Legal expert: Richmond Hill suspects using typical defense tacti - 13 WTHR Indianapolis

Legal expert: Richmond Hill suspects using typical defense tactics

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Monserrate Shirley, Mark Leonard, Bob Leonard Monserrate Shirley, Mark Leonard, Bob Leonard
INDIANAPOLIS -

Newly released court documents are giving us a new look into the upcoming Richmond Hill trial. The explosion in November 2012 killed two people, put three people in jail and shattered the south side neighborhood.

One pre-trial motion claims police coerced statements from suspect Bob Leonard. Another wants to put limits on the number of witnesses, pictures and videos prosecutors show jurors. Prosecutors want to keep Monserrate Shirley from claiming she was abused as a child.

Motions filed by defense attorneys and prosecutors are giving us a glimpse of legal issues and strategies coming up in the trials of Mark Leonard, Bob Leonard and Monserrate Shirley.

All three defendants face roughly 50 counts of murder, arson and other felony crimes. Investigators claim they rigged Shirley's home to explode.

The blast killed two neighbors - Dion and Jennifer Longworth- and destroyed scores of homes in the Richmond Hill neighborhood.

The most concerning legal claim comes from Bob Leonard's attorneys. They want Leonard's statements to detectives kept out of court, saying he was physically and mentally coerced into talking to police and wasn't completely aware of his right keep silent.

It's significant, but it's also a typical defense tactic when a defendant talks to police.

"You look at that statement and look for any arguable issues to keep it out of court," said Novella Nedeff, IU School of Law.

Nedeff is an attorney and professor at the IU school of Law who's been practicing and teaching for 32 years. She calls the Richmond Hill case one of the most complicated she's seen.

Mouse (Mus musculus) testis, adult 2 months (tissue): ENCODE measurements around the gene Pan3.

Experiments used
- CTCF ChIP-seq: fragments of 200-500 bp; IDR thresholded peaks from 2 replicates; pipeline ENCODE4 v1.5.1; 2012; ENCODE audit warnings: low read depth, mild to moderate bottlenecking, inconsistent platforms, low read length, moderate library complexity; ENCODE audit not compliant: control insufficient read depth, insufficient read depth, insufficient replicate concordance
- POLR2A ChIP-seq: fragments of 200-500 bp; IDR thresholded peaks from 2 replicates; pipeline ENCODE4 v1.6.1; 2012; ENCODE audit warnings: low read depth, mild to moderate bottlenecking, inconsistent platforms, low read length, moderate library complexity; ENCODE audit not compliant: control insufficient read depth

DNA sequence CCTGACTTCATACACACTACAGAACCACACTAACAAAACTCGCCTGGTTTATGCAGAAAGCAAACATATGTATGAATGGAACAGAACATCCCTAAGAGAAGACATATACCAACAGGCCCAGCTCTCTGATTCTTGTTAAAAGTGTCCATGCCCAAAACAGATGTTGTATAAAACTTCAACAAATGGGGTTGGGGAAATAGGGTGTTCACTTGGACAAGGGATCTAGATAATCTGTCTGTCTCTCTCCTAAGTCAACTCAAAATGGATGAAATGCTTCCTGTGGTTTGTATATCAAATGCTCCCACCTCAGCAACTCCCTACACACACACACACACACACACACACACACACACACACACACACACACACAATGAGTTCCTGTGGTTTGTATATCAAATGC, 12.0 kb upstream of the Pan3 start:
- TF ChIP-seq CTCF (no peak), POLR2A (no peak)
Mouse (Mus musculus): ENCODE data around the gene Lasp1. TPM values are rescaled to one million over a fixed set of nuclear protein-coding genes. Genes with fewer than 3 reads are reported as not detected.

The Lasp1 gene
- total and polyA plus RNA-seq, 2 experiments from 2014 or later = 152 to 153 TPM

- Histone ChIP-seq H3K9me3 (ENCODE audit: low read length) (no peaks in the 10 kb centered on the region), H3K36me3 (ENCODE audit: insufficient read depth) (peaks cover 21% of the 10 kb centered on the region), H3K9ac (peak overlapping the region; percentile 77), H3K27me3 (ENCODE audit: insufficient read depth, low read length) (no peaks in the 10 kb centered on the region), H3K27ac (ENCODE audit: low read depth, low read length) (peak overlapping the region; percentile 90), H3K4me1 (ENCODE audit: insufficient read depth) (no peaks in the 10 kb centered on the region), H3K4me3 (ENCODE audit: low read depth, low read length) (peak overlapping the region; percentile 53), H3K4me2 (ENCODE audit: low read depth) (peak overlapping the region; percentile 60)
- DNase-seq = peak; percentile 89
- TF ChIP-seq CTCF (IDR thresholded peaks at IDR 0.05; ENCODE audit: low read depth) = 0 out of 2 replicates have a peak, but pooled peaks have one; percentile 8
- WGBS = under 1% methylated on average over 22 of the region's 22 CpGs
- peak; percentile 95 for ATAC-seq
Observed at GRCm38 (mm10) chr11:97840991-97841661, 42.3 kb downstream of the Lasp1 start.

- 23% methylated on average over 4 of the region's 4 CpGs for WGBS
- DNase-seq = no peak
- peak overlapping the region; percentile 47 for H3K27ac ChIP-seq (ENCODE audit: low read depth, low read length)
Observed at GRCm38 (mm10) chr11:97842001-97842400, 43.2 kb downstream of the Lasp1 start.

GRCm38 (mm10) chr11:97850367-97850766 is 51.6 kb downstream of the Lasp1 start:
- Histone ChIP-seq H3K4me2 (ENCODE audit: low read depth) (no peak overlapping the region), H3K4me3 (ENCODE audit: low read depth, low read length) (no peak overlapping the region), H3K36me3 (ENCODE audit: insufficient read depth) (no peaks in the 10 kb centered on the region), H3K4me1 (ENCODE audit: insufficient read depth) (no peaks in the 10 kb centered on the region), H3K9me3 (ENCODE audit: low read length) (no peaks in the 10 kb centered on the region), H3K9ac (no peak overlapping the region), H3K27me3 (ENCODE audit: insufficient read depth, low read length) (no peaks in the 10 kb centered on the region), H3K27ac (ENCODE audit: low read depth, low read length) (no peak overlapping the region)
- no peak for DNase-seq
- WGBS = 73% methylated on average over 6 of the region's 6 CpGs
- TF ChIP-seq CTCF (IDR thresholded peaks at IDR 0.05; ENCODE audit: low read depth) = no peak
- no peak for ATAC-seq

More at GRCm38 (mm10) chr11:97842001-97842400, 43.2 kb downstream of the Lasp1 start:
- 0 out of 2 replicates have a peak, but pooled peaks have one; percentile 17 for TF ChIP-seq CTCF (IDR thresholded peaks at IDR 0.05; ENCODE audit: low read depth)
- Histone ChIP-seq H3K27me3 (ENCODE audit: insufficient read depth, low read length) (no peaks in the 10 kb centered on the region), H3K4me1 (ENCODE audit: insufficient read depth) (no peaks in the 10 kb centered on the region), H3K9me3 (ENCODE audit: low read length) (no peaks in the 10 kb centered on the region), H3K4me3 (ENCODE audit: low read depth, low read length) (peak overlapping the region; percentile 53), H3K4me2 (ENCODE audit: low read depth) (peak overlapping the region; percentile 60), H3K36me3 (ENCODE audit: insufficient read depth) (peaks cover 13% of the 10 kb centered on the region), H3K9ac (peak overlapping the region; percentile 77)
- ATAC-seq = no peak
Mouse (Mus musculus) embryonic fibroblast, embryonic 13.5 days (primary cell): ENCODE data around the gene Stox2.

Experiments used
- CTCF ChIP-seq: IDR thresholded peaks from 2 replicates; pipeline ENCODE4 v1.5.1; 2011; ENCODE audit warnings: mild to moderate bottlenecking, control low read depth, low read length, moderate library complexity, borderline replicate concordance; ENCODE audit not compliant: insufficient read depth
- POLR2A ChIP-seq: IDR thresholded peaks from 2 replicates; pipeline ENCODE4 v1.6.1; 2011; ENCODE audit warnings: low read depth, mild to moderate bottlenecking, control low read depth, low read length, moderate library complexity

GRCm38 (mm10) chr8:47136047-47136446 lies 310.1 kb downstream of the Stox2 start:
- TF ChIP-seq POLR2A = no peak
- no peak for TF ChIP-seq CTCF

"It's complicated, very complicated. Lots of moving legal pieces. A whole lot," she said.

A whole lot of pretrial motions just made public reveal the complications.

Bob Leonard's attorneys want prosecutors to first prove arson before presenting evidence of murder and other crimes to prevent jurors being prejudiced.

"Let's say the evidence is weak on both facets but the jury is so outraged by the cumulative effect they hold it against the defendant," said Nedeff.

To make their case, prosecutors expect to call 250 witnesses and use a thousand pieces of evidence. Defense attorneys want to reduce those numbers, exclude some testimony, photos and videos to prevent duplicate and cumulative evidence from inciting jurors - another standard legal request.

"We've got to remember the idea of court is to hold the right person responsible, not just somebody for the sake of punishing a great harm," said Nedeff.

The harm is so great that it has held the attention of police, prosecutors, and a city for more than a year and a half.

Judge Shelia Carlisle is scheduling hearings to rule on these and other motions. She's yet to decide if the three trials will be moved because of all the pretrial publicity.

Legal insiders believe the first trial probably won't take place until early next year. It's expected to last four to six weeks.

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